Friday August 7, 2015
Pertussis (whooping cough) occurs throughout the year in New Zealand with epidemic cycles, driven by waning immunity following both vaccination and natural infection, occurring about every two to five years. The last epidemic cycle began in August 2011 with pertussis cases returning to near pre-epidemic levels in mid-2014.
Currently there is an outbreak of pertussis in the Hawea/Wanaka area. Between 27 July and 6 August there have been 14 confirmed and 2 probable cases with further cases under investigation. The local public health unit is responding to this outbreak and has provided information on immunisation and public health measures to local schools, midwives, general practitioners and practice nurses in the region.
The outbreak in the Hawea/Wanaka area is a reminder of the importance of timely immunisation against pertussis during pregnancy and in infants.
Transmission of pertussis from mother to baby is a significant risk factor for pertussis in infants. Because vaccination during pregnancy can reduce this risk, a funded pertussis booster was introduced for pregnant women as an epidemic control measure in 2013.
Given the effectiveness of pertussis vaccination in pregnancy and the level of pertussis transmission that continues between epidemic cycles, from 1 August 2015, the funded pertussis booster is now available and should be given to every pregnant women, between 28 and 38 weeks gestation, regardless of the pertussis rates in the country. This vaccine should be given during every pregnancy.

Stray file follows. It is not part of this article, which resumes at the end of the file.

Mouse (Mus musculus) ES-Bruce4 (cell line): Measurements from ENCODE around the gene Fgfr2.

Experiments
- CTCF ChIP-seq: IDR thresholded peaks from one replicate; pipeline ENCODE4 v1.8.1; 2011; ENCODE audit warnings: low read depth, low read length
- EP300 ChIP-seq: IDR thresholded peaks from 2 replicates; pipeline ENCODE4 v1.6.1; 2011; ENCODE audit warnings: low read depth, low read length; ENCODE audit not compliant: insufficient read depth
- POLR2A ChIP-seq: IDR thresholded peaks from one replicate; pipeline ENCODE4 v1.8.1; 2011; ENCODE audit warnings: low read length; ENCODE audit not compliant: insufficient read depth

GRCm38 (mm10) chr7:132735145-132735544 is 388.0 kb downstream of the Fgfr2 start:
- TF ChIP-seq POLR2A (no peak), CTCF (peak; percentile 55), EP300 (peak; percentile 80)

The National Immunisation Schedule includes pertussis immunisations at 6 weeks, 3 and 5 months of age, with booster doses at 4 and 11 years. It is crucial that the primary series in particular is given on-time.
Other adults can receive unfunded pertussis booster vaccinations. In particular, pertussis booster is recommended for household contacts of newborns, even if the baby has been fully immunised, and for people who work with, live with or care for infants under 12 months of age (with a booster dose at 10-year interval in this case).
Boosters should also be considered for other people who are vulnerable to whooping cough and at high risk of severe illness or complications (e.g., those with chronic respiratory conditions, congenital heart disease or immunodeficiency).
Further information and resources on pertussis can be found on the Ministry website